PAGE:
Benefits of Crafts for Children and Adults

Pottery as a craftCrafts can be fun, but are they good for you?  In a Kidspot article entitled “Benefits of Craft for Kids“, the author lists a handful of the benefits for children engaging in craft activities. Did you know that crafting stimulates the child’s imagination to create their own entertainment, and helps grow their confidence in their own ability to make decisions? In response to the question “Do Arts & Crafts Help A Preschool Kid?, Naudain Academy suggests that crafting contributes to the development of a variety of valuable skills including social, communication, fine motor, and problem solving skills. Most educators and parents seem to agree that crafting is highly beneficial for young children, but the confidence wanes when asked to consider crafts for older children and adults. Is there a point at which doing crafts becomes a waste of time?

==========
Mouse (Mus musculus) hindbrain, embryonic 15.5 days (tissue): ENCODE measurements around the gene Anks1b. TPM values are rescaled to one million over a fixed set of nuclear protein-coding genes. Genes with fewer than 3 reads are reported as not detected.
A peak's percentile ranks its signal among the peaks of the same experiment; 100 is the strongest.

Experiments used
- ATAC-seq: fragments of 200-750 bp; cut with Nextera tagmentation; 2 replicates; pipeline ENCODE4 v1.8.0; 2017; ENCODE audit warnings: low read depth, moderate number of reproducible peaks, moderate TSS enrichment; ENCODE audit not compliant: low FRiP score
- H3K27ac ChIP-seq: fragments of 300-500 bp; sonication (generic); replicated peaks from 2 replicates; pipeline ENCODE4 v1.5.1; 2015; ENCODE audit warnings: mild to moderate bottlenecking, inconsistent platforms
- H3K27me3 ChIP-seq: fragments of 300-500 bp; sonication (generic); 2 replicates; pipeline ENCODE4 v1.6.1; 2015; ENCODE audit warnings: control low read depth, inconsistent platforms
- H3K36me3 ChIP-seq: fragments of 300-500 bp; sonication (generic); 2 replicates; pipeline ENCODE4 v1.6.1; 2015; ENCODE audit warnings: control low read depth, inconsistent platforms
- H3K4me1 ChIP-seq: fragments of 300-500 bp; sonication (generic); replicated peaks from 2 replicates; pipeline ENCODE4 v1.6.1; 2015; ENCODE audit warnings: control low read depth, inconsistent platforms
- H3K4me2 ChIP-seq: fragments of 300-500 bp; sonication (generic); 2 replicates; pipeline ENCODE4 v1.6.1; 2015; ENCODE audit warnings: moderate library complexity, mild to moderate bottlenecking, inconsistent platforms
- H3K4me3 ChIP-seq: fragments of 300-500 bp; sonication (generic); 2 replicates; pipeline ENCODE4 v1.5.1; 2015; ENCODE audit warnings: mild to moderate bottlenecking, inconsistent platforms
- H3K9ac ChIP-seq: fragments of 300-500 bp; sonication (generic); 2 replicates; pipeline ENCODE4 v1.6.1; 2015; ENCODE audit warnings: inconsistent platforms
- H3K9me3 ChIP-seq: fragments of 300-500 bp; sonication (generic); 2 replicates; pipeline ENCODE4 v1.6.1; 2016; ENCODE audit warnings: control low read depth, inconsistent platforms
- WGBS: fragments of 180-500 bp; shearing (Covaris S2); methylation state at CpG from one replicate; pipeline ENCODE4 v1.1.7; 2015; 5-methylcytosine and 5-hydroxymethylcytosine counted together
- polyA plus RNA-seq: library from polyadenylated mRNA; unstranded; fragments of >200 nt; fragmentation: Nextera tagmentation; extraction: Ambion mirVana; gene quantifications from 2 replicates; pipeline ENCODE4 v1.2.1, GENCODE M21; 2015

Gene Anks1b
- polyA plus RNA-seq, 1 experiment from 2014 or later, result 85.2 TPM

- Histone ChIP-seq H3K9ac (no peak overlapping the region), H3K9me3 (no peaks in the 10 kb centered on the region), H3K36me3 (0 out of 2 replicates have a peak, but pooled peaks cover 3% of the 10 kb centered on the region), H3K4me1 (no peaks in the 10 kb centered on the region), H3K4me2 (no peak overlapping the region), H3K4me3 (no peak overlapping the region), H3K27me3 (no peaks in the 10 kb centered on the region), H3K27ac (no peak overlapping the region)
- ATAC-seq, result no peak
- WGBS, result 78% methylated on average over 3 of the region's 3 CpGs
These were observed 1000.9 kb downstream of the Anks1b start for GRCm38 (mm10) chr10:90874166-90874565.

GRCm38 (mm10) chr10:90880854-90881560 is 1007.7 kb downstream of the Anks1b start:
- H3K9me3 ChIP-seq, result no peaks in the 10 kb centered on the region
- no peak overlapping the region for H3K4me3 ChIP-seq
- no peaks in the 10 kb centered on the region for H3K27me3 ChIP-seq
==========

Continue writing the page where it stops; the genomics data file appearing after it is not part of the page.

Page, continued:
Let’s define a craft activity, because it is often confused with art. Crafting is a goal-oriented activity, where the end result is well defined (usually by some external source like a set of instructions). An art-focused activity is an open-ended, expressive activity where the end result is less clearly defined by an external source and is instead usually determined by the artist. For example, if you are doing a craft to make a paper box with specific dimensions, the end result may not be perfect, but if you followed the instructions, you should end up with an item that is clearly identifiable as a paper box with a predictable size. An art assignment may be stated this way: “paint a picture of your mother”. About all you know in advance is that the end product will involve paint and possibly something that resembles a woman, but it is the artist who decides what the picture will look like. Although creativity is most often associated with the arts, crafting activities can (and should) be designed to stimulate the imagination and motivate the crafter to think outside the box.